Introducing your fur baby to your new baby

Wednesday, 1 July 2020

Let me start by saying I am not a trained animal expert. I am just a new mom. But first and foremost, I am a dog mom. This is my personal experience and tips which might help you if you are bringing a new baby home.


I had big dreams for Benji’s and Chloe’s first meeting. I have seen all the cute videos on YouTube, you know the ones where the family dog is so excited about the new baby and the baby is licked and adored. It’s love at first sight. Yeah, well it wasn’t like that for us!



When we bought our baby girl, Chloé, home our little jack Russell, Benji, was less than impressed. He didn’t want to sit near her and he would always turn his back to her so not to look at her (I can only laugh at this now!) But at the time I wasn’t sure if he was ever going to like her. Slowly but surely, he warmed up. It took about two weeks for him to feel comfortable enough to look at her and now four months later, he adores her and even sneaks in a lick or two when he thinks I’m not looking!


These are my top tips for introducing your baby to your dog:


1.       Start as you mean to finish. What I mean by this is set the expectation now before you have your baby. If you usually allow your dog on the bed but do not want them on the bed when the baby arrives, start training them now so they have time to get used to their new “normal”. The last thing you want is to make your dog feel replaced when the new baby arrives by always shouting at them to move off a spot they were always allowed on before.

 

2.       Take something home from the hospital. I had always heard this advice, but I am not sure this really made a difference in all honesty. Brett took the baby’s blanket and a few used clothes home and gave it to Benji to smell the day before we got home from hospital but Benji still didn’t like her. It’s worth doing if you can. Perhaps not the end of the world if you don’t.

 

3.       Give your dog space. I never put our new baby right next to the dog. I would let Benji decide when he wanted to come over or sit next to us. It’s a huge adjustment for the whole family so let you dog get used to the new addition in their own time without forcing it. Don’t put your baby on them, don’t put the baby up to the dog’s face.

 

4.       Don’t leave your dog out. If your dog has always been taken on walks, allowed on car rides, joined on family outings, been played with etc. than make a conscious effort to continue doing that. When Chloe was a few days old I went for my first walk with her in the pram. I was on my own but I made sure to bring Benji along. It might feel chaotic at first, but you will get used to having a pram and a dog I promise! If you have a larger dog or feel overwhelmed with both ask your partner or family to help. Exercise and metal stimulation are so important for your dog and their behaviour. If you do not want them acting out, make sure you keep up with their routines.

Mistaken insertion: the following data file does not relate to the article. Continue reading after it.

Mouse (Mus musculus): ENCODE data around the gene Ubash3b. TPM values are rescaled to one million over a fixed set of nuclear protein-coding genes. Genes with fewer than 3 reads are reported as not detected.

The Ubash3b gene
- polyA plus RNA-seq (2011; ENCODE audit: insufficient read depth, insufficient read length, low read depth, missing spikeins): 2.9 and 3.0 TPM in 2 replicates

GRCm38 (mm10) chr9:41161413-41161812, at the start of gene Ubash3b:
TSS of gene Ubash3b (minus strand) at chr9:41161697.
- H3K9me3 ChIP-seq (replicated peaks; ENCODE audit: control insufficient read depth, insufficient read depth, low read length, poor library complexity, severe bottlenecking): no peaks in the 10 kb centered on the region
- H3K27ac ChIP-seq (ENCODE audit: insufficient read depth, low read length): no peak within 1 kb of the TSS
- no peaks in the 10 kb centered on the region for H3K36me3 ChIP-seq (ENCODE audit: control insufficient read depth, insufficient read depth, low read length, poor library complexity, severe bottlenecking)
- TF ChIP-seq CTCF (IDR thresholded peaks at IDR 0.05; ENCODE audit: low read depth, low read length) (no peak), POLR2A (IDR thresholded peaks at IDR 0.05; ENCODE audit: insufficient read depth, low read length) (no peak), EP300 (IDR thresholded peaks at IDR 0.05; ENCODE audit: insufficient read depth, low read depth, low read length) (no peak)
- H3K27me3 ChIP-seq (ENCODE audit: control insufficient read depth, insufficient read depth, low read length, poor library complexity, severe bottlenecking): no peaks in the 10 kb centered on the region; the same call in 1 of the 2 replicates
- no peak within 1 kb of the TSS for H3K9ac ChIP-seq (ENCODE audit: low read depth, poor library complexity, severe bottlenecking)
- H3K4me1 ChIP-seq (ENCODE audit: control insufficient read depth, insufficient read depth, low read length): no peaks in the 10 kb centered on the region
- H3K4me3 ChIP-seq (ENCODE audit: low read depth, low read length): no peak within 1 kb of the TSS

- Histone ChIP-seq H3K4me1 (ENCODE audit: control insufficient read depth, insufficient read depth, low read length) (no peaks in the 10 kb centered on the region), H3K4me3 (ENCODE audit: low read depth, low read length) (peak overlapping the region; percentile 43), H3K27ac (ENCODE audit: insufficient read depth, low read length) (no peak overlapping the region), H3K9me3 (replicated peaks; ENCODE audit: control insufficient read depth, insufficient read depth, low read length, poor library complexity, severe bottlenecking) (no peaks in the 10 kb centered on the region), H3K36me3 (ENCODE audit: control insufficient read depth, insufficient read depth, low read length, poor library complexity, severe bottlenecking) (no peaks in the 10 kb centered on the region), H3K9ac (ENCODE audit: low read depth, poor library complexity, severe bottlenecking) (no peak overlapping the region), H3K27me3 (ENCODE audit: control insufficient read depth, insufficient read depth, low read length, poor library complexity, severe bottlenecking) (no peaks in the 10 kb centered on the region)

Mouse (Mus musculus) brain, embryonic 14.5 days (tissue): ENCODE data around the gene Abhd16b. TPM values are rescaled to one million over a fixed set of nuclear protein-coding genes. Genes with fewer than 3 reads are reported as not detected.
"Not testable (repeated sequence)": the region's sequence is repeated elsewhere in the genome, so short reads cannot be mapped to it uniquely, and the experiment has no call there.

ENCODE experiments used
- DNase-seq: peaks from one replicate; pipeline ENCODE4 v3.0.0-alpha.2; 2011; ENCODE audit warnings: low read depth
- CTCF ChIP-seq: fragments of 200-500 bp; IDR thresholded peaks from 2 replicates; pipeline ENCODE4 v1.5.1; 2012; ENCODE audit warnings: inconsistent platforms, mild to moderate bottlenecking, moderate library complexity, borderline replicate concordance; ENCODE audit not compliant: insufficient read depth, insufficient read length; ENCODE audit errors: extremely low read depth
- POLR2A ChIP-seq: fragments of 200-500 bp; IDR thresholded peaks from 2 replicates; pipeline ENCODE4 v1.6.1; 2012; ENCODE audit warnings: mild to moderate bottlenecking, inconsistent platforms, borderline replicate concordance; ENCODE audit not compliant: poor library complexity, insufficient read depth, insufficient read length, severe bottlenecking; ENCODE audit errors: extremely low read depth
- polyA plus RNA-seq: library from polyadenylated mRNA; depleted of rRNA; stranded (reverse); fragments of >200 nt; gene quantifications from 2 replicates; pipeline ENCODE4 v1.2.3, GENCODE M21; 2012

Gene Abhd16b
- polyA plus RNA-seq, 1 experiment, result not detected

5.       Watch your dog’s behaviour.  It’s important to recognise common sign of distress in your dog. Perhaps they might shake, pant, cower away. If they show signs of distress / discomfort remove them from the situation. For example, Chloe cried a lot in those early days. It was stressful for us as new parents, but I think even more stressful for Benji. You see Benji is a rescue. He was a victim of fireworks so is petrified of storms / loud noises / bangs and I could see he was uneasy and pacing when the baby was hysterically crying. So, taking the baby into her own room, closing the door and giving Benji some space let him get used to this new noise. A few months down the line and Benji now sleeps through her crying! (I think he’s the only one getting sleep in our house).

 

6.       Teach your baby to respect the dog. Chloe is only four months old but she already loves watching Benji and tries to reach out to him. Even at this young age I tell her things like “we pat Benji gently like this” to encourage and show her how to treat animals. I also don’t let her lie next to Benji when she starts kicking her legs or swinging her arms around in excitement. No one likes to be annoyed, dogs included. Your dog may tolerate it for a bit but allowing a baby to kick, hit, grab, poke, sit on a dog is cruel and they will most likely eventually snap at the baby. Rather avoid these situations and create a respectful relationship.

 

7.       Give your dog some time. You will all need some time adapting to life with a baby! If you are feeling overwhelmed having a dog and a new baby don’t be afraid to ask your family or friends for help. Or hire a dog walker, take your dog to a doggy day care every second day, hire an expert trainer.



Post Comment
Post a comment